is a term used in the scansion of poetry
, usually indicated by the kind of feet and the number of them. For instance, "iambic pentameter
", "dactylic tetrameter", etc.
Greek and Latin Poetry
The metrical "feet" in the classical languages were based on the length of time taken to pronounce each syllable, which were categorized as either "long" syllables or "short" syllables. The foot is often compared to a musical measure and the long and short syllables to whole notes and half notes. In English poetry, feet are determined by emphasis rather than length, with stressed and unstressed syllables serving the same function as long and short syllables in classical meter.
Technical terms in poetic meter:
- dactyl: A poetical foot of three syllables, one long followed by two short, or one accented followed by two unaccented
- iamb: Consisting of a short syllable followed by a long one, or of an unaccented syllable followed by an accented; as, an iambic foot.
- trochee: A metrical foot of two syllables, the first long and the second short, as in the Latin word ante, or the first accented and the second unaccented, as in the English word motion; a choreus.
- spondee: A poetic foot of two long syllables
- anapest: A poetic foot of two short syllables followed by a long one.
- caesura: A caesura (literally, a cut or cutting) refers to a particular kind of break wtihin a poetic line. In Latin and Greek meter, caesura refers to a break within a foot caused by the end of a word. In English poetry, a caesura refers to a sense of a break within a line, sometimes indicated by extra whitespace between words. Caesuras play a particularly important role in Old English poetry.
- Inversion: When a foot of poetry is reversed with respect to the general meter of a poem, it is referred to as an inversion. This term is usually only used for the first foot in a line.
- Headless: A headless meter is one where the first foot is missing its first syllable.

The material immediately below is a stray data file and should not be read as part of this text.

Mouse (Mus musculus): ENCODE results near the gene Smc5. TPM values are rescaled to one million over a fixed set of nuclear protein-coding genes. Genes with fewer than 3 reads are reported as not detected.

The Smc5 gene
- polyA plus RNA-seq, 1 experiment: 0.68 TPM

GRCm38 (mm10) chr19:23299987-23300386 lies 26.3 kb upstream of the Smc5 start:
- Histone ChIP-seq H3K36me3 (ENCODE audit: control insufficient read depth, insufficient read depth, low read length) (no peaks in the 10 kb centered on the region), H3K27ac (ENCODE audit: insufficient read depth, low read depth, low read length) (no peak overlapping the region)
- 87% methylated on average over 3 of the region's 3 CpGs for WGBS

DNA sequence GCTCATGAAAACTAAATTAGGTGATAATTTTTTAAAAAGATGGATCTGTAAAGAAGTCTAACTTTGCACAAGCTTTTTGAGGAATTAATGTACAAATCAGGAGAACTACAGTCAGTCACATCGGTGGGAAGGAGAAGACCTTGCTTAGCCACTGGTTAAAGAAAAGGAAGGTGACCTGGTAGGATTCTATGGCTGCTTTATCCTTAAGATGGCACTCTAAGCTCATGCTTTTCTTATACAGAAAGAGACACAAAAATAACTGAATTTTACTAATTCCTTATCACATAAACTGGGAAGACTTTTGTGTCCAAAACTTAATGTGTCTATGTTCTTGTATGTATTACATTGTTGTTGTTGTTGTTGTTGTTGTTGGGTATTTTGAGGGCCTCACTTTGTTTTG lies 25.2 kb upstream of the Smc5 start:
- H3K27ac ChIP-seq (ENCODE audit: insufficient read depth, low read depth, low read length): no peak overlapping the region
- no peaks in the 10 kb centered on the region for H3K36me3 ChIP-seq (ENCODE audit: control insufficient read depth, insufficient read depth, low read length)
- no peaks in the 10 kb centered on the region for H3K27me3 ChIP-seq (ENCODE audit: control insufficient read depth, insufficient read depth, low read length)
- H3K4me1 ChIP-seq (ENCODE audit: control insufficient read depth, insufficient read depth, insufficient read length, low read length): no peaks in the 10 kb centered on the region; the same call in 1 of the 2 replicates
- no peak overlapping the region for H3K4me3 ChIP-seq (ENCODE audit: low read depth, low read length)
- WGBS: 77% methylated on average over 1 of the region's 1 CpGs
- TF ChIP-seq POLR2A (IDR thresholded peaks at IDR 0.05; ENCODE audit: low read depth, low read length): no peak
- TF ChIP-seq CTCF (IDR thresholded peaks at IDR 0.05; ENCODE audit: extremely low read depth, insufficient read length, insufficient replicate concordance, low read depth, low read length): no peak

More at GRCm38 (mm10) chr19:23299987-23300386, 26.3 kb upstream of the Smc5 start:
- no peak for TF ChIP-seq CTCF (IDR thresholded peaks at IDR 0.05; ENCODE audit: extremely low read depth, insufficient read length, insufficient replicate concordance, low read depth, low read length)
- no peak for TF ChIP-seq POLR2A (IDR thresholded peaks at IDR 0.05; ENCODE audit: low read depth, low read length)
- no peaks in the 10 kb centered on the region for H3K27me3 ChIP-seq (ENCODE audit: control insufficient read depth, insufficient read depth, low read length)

Most English meter is classified according to the same system as Classical meter with an important difference: stressed and unstressed syllables take the place of long and short syllables.
Old English poetry has a different metrical system. In Old English poetry, each line must contain four fully stressed syllables, which often alliterate. The unstressed syllables are less important. Old English poetry is an example of the alliterative verse found in most of the older Germanic languages.
In French poetry, meter is determined solely by the number of syllables in a line. An silent 'e' counts as a syllable, except at the end of a line.
In Spanish poetry, meter is determined solely by the number of syllables in a line. Syllables in Spanish metrics are determined by consonant breaks, not word boundaries, so a single syllable may include multiple words. For example, the line De armas y hombres canto consists of 6 syllables: "De ar" "mas" "y hom" "bres" "can" "to."
Some common meters in Spanish verse are:
- Heptasyllable[?]: A line consisting of seven syllables.
- Octosyllable[?]: A line consisting of eight syllables. This meter is commonly used in romances, narrative poems similar to English ballads.
- Hendecasyllable: A line consisting of eleven syllables. This meter plays a similar role to pentameter in English verse. It is commonly used in sonnets, among other things.
- Alexandrines[?]: A line consisting of twelve syllables. This is frequently used in epic poetry.
See also: Alexandrine, Dactylic hexameter, Elegiac couplet, Hendecasyllable, Heroic couplet, Iambic pentameter
All Wikipedia text
is available under the
terms of the GNU Free Documentation License